July 2, 2013, 10:05 p.m. ET
Solar Groups Seek Tea-Party Support
Renewable-Energy Firms Seek Conservative Backing as Utilities Seek to Trim Price They Pay Homeowners
By RUSSELL GOLD
As the solar-power industry skirmishes with utilities over the growth of the home solar-panel business, it is enlisting a new political ally: tea-party activists and conservative groups.
Renewable-energy firms have traditionally sought help from the political left by touting the environmental benefits of greener power. But as the industry grows in states with heavily Republican populations, such as Arizona and Georgia, it is trying to broaden its base of support by framing the dispute on solar reimbursement rates as one of free markets and greater consumer choice.
Sandy Huffaker for The Wall Street JournalGene Westemeier of Sun City, Ariz., fears his utility may boost what he pays for nighttime electricity use.
Whether the tactic works will be seen in coming months, as Arizona and Georgia weigh regulatory changes for rooftop solar installations. Arizona could lower what utilities pay residential customers for excess power generated by solar panels, while Georgia could set requirements to promote solar.
In Arizona, where the solar industry and the state's largest utility, Arizona Public Service, are battling, a statewide trade group representing home solar-installation companies has launched a group called Tusk—Tell Utilities Solar won't be Killed—headed by Barry Goldwater Jr., the son of the late conservative icon. It uses an elephant as its logo, much like the GOP, and has turned up political pressure on the elected state panel that sets energy policy.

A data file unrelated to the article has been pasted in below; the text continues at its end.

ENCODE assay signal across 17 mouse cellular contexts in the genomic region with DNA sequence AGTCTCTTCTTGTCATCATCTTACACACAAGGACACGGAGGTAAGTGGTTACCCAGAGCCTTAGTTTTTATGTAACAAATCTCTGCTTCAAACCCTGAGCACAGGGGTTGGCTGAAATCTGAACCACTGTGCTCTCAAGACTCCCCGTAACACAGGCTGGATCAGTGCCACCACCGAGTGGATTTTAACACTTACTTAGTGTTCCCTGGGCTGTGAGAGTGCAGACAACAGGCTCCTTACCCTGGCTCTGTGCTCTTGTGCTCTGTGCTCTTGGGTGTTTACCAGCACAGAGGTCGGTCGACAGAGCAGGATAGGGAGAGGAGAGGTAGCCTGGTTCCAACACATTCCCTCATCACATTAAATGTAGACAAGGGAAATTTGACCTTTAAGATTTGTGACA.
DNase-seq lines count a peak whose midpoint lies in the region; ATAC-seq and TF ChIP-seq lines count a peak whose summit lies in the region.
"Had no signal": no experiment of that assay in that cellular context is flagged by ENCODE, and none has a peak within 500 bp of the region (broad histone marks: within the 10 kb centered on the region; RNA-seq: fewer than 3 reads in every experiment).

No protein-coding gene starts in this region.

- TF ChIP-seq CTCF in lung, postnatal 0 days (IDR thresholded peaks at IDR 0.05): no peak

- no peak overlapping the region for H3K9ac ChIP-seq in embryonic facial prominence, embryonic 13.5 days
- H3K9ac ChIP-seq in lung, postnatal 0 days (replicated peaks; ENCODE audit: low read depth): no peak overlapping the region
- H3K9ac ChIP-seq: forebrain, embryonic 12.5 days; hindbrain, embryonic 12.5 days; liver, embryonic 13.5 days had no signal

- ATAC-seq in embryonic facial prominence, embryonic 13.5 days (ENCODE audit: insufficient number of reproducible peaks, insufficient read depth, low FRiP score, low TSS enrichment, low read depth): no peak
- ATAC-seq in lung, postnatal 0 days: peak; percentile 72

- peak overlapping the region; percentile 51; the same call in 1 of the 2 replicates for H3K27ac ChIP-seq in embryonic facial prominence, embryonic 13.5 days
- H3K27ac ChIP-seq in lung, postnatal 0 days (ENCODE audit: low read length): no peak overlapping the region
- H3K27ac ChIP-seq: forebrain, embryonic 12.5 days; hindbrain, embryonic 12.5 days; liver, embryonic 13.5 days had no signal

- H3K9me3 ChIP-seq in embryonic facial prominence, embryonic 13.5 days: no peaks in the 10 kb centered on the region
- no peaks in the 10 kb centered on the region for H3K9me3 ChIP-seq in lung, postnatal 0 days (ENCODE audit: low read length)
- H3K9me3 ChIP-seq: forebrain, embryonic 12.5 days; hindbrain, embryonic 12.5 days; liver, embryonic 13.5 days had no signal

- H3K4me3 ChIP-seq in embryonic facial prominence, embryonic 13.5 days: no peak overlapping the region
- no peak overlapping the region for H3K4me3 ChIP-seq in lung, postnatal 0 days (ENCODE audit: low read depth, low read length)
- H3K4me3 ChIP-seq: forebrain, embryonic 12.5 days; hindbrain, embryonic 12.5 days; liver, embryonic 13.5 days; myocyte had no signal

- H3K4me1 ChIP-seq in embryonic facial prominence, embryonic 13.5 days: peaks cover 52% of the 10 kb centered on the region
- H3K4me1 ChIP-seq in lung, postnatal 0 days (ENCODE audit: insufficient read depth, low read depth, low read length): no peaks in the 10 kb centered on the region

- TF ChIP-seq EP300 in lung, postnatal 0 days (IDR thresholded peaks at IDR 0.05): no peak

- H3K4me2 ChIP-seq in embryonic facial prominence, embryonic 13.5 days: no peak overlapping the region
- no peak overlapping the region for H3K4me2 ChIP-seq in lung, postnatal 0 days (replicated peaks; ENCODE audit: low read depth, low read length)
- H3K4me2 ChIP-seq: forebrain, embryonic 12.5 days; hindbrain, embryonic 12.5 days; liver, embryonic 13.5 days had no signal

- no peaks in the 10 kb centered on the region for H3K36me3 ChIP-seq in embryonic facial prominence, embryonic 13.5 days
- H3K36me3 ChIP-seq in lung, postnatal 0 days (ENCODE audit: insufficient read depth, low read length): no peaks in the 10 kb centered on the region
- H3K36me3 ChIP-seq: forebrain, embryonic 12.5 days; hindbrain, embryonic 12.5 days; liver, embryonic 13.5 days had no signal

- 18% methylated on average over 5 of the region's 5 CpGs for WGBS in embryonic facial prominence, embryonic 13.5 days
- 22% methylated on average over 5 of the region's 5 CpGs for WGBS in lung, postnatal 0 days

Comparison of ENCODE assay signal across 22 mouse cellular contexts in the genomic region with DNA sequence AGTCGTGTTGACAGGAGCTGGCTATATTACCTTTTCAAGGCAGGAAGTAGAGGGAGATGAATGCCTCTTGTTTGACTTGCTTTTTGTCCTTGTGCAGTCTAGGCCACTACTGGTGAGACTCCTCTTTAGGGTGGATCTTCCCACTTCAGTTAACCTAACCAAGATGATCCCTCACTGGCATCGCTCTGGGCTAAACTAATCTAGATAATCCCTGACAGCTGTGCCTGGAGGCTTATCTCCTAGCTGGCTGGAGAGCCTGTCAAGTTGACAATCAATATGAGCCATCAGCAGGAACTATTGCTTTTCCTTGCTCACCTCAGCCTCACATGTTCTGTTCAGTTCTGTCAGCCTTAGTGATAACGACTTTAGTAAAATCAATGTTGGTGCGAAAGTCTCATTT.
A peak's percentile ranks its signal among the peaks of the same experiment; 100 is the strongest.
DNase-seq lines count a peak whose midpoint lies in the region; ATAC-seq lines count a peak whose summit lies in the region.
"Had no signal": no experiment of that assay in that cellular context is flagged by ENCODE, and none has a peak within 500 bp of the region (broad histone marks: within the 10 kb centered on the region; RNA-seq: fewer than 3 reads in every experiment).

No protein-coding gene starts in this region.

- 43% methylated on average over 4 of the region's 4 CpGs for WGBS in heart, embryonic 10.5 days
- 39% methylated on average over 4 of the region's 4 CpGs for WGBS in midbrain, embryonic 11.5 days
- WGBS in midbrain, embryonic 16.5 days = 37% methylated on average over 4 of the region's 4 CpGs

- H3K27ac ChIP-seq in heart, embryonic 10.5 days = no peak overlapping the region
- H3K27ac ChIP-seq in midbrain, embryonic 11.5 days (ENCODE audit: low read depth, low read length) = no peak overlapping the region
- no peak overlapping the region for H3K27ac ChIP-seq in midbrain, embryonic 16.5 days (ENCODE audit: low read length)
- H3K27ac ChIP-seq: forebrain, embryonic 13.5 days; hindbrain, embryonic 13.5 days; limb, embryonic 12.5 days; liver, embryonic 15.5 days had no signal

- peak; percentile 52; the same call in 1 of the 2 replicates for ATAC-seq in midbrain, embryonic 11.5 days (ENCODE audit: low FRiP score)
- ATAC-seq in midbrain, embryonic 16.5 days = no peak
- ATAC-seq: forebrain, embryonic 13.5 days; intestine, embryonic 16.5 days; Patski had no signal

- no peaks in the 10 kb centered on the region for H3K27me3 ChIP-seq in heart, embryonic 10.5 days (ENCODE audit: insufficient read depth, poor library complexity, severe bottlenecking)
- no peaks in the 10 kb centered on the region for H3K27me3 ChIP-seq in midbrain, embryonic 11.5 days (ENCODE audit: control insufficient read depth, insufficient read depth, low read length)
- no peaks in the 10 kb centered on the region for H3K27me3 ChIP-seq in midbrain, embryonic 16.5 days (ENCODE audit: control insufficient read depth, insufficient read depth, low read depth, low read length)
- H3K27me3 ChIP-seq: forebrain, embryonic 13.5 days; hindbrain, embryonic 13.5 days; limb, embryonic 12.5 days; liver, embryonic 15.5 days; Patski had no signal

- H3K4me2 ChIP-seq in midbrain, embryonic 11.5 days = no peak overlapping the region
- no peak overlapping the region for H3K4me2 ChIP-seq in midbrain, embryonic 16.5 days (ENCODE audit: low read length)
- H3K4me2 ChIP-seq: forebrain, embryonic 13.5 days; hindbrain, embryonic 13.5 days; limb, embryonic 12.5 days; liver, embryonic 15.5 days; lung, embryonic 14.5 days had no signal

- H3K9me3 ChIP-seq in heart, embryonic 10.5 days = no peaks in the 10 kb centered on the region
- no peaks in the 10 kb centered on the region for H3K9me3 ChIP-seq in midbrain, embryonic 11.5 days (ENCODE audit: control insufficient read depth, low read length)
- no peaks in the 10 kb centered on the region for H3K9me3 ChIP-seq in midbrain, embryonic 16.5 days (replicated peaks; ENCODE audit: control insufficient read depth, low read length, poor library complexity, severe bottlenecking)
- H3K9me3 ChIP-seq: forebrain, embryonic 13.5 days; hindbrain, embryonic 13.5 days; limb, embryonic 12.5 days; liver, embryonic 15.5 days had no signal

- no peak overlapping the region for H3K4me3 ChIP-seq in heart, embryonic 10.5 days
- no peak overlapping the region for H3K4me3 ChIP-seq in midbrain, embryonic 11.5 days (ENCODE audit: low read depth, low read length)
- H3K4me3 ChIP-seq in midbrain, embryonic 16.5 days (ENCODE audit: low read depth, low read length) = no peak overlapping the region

In television commercials and online ads and videos, Mr. Goldwater has argued that the utility is trying to "extinguish" solar power and preserve a monopoly on electricity production.
Local utilities "ought to be encouraging people in Arizona to put these on their roof," he said, "not discouraging it." Mr. Goldwater also argued that Republicans should support solar power because it provides consumers with a choice, similar to vouchers for public schools.
Mark Schiavoni, an executive vice president at Arizona Public Service, a unit of Pinnacle West Capital Corp., PNW -0.64% said its 18,000 customers with rooftop solar are effectively being subsidized by 1.1 million other ratepayers. He sees the solar industry's appeal to free-market conservatives as a ploy. "They are trying to protect their business," he said, "and they will fight tooth and nail" to prevent any rule changes on how much homeowners are paid for excess electricity.
Solar-panel owners generate on average about 70% of the electricity they need, pulling the remainder from the grid at night and on cloudy days, APS estimates.
APS credits those customers on their bills for the solar power they generate, based on high retail power prices, which wipes out most of the customers' utility bill, other than a $16 monthly service charge, according to APS. But the utility believes the credits are too generous and don't fully reflect the value of the solar power, which APS believes is lower, said APS spokesman Jim McDonald.